Unst Water Treatment Works

A £800k project to upgrade the existing Water Treatment Works serving Unst

What are we doing?

Scottish Water is investing £800k to upgrade the Water Treatment Works (WTW) serving Unst . Our delivery partner Ross-Shire Engineering Ltd are carrying out the work on behalf of Scottish Water.

Why are we doing this work and what does the work involve?

The purpose of these works is to introduce a different water treatment process called chloramination, which has been widely used for many years throughout the UK. As part of its long-term investment programme to improve water quality to its customers, Scottish Water is gradually increasing the number of areas in Scotland being supplied with chloraminated water . Customers in most of Shetland now receive chloraminated water. 

Unst Water Treatment Works

Unst Water Treatment Works

We are upgrading our existing Water Treatment Works serving Unst

Chloramination

Chloramination has been used in the water industry throughout the UK for many years as a reliable and effective way to disinfect water to ensure it is safe to drink.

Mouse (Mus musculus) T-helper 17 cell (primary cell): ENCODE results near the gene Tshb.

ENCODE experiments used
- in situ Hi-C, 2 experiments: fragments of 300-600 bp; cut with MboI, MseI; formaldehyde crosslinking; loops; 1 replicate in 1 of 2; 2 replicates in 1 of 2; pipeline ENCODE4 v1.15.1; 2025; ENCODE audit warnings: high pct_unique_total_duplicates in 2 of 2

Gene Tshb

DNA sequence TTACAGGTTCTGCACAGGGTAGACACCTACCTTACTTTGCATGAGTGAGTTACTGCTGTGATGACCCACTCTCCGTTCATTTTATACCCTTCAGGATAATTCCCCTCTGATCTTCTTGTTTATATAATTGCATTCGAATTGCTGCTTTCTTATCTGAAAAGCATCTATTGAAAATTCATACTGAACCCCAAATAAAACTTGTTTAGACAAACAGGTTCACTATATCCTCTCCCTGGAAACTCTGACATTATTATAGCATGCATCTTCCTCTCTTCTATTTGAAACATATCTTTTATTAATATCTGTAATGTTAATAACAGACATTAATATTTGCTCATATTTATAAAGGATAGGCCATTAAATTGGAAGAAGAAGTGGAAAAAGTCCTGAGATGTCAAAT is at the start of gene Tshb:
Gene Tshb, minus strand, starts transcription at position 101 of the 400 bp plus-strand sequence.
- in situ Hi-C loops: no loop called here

The chloramination process lasts longer in the pipe distribution system than using chlorine on its own, so there is no need to add further chlorine along the network of pipes meaning levels of chlorine in the water are reduced. Unlike chlorine, chloramination also has the benefit of having no significant taste or odour. Chloraminated water is safe for bathing, drinking, cooking and all uses we have for water every day.

Customers in Unst will have received notification by postcard informing them of the upcoming changes to their water. 

Owners of fish, aquatic reptiles and amphibians

Owners of fish, aquatic reptiles and amphibians will need to ensure their tank is fitted with the correct type of filtration equipment. Your local veterinary surgery or specialist online aquatic pet supplier can provide further advice about equipment suited to your pet.

The current estimated date for the introduction of this new process is Spring 2021. 

Please see the links below for more information on Chloramination: